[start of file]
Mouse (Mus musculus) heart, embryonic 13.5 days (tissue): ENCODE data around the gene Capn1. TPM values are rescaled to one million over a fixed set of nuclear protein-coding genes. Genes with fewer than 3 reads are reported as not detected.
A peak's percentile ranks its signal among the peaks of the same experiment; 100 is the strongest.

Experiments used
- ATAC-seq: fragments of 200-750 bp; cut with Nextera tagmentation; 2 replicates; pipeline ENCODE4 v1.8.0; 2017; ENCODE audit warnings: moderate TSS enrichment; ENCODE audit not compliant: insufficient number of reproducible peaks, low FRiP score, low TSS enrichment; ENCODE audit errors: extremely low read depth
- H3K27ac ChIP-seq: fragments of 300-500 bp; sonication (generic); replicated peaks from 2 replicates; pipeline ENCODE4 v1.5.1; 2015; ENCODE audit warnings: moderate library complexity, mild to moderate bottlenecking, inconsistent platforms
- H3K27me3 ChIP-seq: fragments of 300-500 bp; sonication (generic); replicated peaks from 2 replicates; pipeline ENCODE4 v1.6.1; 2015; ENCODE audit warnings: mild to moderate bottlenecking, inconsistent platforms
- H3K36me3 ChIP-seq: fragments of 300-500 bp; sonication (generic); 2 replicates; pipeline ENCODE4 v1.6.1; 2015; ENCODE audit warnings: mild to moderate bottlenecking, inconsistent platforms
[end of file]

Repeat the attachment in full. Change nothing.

Mouse (Mus musculus) heart, embryonic 13.5 days (tissue): ENCODE data around the gene Capn1. TPM values are rescaled to one million over a fixed set of nuclear protein-coding genes. Genes with fewer than 3 reads are reported as not detected.
A peak's percentile ranks its signal among the peaks of the same experiment; 100 is the strongest.

Experiments used
- ATAC-seq: fragments of 200-750 bp; cut with Nextera tagmentation; 2 replicates; pipeline ENCODE4 v1.8.0; 2017; ENCODE audit warnings: moderate TSS enrichment; ENCODE audit not compliant: insufficient number of reproducible peaks, low FRiP score, low TSS enrichment; ENCODE audit errors: extremely low read depth
- H3K27ac ChIP-seq: fragments of 300-500 bp; sonication (generic); replicated peaks from 2 replicates; pipeline ENCODE4 v1.5.1; 2015; ENCODE audit warnings: moderate library complexity, mild to moderate bottlenecking, inconsistent platforms
- H3K27me3 ChIP-seq: fragments of 300-500 bp; sonication (generic); replicated peaks from 2 replicates; pipeline ENCODE4 v1.6.1; 2015; ENCODE audit warnings: mild to moderate bottlenecking, inconsistent platforms
- H3K36me3 ChIP-seq: fragments of 300-500 bp; sonication (generic); 2 replicates; pipeline ENCODE4 v1.6.1; 2015; ENCODE audit warnings: mild to moderate bottlenecking, inconsistent platforms